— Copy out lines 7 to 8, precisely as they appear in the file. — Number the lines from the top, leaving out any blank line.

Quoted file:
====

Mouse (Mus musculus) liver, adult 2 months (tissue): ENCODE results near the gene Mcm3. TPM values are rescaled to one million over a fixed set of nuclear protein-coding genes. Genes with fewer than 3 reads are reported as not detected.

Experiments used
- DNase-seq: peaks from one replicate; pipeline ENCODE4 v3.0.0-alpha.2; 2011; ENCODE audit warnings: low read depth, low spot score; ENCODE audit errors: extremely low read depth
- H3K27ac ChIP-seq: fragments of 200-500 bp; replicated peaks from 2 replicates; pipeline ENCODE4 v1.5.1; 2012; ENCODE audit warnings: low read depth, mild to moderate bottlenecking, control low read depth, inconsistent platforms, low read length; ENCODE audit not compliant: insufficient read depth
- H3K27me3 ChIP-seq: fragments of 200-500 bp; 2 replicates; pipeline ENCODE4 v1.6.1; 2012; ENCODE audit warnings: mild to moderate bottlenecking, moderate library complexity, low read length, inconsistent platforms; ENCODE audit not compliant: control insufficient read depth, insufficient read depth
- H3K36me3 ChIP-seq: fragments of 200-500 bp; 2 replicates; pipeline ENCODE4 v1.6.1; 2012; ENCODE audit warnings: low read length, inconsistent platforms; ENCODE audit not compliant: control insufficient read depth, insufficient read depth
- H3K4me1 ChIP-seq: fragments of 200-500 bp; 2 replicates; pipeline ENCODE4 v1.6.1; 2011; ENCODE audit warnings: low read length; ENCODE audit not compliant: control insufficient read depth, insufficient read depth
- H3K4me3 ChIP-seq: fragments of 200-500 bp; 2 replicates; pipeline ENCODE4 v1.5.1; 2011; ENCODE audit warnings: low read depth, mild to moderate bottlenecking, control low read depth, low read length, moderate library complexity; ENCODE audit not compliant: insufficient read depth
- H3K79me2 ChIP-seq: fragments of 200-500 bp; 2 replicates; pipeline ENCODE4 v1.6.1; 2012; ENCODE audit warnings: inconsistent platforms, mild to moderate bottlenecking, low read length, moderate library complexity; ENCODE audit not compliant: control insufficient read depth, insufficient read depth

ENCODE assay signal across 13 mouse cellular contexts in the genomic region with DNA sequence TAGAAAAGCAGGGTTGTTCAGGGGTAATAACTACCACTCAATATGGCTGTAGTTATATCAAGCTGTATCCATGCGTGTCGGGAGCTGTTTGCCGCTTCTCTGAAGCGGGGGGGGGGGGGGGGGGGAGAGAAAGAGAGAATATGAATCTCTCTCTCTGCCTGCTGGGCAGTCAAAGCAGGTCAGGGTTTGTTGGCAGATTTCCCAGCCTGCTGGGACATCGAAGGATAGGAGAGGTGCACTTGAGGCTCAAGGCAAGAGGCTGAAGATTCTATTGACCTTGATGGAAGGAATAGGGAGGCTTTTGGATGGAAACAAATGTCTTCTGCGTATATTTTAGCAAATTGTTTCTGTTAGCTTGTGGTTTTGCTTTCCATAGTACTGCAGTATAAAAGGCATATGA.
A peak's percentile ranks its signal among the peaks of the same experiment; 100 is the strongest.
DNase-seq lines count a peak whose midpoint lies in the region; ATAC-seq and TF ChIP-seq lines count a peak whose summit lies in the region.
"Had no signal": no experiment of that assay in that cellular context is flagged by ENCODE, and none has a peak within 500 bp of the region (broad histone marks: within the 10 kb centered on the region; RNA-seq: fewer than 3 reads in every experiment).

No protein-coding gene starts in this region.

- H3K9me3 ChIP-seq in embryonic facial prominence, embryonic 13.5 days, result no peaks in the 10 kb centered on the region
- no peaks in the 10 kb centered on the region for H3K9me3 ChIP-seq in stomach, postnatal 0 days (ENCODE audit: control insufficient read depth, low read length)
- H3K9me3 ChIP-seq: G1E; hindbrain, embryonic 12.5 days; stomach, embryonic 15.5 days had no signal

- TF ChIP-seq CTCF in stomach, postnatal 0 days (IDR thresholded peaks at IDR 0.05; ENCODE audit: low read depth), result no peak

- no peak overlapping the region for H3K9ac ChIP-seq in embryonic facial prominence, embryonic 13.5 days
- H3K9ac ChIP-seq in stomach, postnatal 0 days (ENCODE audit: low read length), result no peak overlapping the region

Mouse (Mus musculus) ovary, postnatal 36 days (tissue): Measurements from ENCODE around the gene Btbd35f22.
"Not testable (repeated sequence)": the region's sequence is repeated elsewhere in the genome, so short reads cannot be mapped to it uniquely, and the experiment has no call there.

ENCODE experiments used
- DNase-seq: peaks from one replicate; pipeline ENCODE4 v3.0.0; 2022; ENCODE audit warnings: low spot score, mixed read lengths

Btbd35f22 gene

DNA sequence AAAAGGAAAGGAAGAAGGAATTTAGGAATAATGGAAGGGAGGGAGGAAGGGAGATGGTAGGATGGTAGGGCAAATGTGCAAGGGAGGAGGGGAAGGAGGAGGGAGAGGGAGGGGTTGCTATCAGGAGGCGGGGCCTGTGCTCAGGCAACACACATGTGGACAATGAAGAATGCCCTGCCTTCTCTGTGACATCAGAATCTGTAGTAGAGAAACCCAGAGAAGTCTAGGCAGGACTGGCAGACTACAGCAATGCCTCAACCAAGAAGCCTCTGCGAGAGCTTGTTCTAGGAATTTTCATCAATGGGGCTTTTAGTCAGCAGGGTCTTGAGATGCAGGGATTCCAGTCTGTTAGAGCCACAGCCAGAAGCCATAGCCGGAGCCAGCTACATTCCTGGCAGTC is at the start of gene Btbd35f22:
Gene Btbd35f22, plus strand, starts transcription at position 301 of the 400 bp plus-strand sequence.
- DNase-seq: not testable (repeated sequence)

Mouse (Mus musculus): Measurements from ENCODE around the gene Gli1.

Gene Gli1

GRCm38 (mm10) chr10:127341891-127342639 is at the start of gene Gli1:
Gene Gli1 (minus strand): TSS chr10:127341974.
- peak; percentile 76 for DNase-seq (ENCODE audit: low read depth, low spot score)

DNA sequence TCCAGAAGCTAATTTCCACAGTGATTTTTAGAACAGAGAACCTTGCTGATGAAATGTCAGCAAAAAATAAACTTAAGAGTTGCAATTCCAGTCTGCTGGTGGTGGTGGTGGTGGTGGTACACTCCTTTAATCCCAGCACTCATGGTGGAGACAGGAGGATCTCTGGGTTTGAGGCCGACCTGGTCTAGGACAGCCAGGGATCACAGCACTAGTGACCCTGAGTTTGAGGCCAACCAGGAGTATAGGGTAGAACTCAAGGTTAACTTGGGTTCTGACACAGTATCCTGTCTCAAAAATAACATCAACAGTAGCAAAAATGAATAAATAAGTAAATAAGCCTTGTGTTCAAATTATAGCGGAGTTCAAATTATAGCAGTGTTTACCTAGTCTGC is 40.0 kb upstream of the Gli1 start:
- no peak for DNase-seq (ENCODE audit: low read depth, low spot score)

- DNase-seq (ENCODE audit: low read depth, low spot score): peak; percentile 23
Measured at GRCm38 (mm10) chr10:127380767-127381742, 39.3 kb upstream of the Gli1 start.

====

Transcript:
- H3K4me1 ChIP-seq: fragments of 200-500 bp; 2 replicates; pipeline ENCODE4 v1.6.1; 2011; ENCODE audit warnings: low read length; ENCODE audit not compliant: control insufficient read depth, insufficient read depth
- H3K4me3 ChIP-seq: fragments of 200-500 bp; 2 replicates; pipeline ENCODE4 v1.5.1; 2011; ENCODE audit warnings: low read depth, mild to moderate bottlenecking, control low read depth, low read length, moderate library complexity; ENCODE audit not compliant: insufficient read depth